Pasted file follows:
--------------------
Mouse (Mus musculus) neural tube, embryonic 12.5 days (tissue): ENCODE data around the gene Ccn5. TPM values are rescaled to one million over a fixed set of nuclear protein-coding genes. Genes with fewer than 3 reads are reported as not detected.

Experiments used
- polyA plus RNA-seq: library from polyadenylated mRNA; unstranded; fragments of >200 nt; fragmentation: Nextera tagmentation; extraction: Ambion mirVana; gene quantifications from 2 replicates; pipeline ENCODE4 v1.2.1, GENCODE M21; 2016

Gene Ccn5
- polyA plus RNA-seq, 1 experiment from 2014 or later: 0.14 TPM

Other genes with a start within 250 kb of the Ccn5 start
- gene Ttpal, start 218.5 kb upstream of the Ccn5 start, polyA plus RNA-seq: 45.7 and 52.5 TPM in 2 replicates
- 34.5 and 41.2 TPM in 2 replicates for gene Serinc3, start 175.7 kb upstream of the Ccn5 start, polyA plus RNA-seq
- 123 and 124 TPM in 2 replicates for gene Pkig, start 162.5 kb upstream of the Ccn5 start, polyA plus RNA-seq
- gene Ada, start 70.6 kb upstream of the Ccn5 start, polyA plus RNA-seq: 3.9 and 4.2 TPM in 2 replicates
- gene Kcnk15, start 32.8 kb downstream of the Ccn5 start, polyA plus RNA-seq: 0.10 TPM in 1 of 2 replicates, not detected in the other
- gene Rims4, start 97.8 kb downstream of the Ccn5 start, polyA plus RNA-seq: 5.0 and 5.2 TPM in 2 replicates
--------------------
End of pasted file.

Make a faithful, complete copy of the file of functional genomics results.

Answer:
Mouse (Mus musculus) neural tube, embryonic 12.5 days (tissue): ENCODE data around the gene Ccn5. TPM values are rescaled to one million over a fixed set of nuclear protein-coding genes. Genes with fewer than 3 reads are reported as not detected.

Experiments used
- polyA plus RNA-seq: library from polyadenylated mRNA; unstranded; fragments of >200 nt; fragmentation: Nextera tagmentation; extraction: Ambion mirVana; gene quantifications from 2 replicates; pipeline ENCODE4 v1.2.1, GENCODE M21; 2016

Gene Ccn5
- polyA plus RNA-seq, 1 experiment from 2014 or later: 0.14 TPM

Other genes with a start within 250 kb of the Ccn5 start
- gene Ttpal, start 218.5 kb upstream of the Ccn5 start, polyA plus RNA-seq: 45.7 and 52.5 TPM in 2 replicates
- 34.5 and 41.2 TPM in 2 replicates for gene Serinc3, start 175.7 kb upstream of the Ccn5 start, polyA plus RNA-seq
- 123 and 124 TPM in 2 replicates for gene Pkig, start 162.5 kb upstream of the Ccn5 start, polyA plus RNA-seq
- gene Ada, start 70.6 kb upstream of the Ccn5 start, polyA plus RNA-seq: 3.9 and 4.2 TPM in 2 replicates
- gene Kcnk15, start 32.8 kb downstream of the Ccn5 start, polyA plus RNA-seq: 0.10 TPM in 1 of 2 replicates, not detected in the other
- gene Rims4, start 97.8 kb downstream of the Ccn5 start, polyA plus RNA-seq: 5.0 and 5.2 TPM in 2 replicates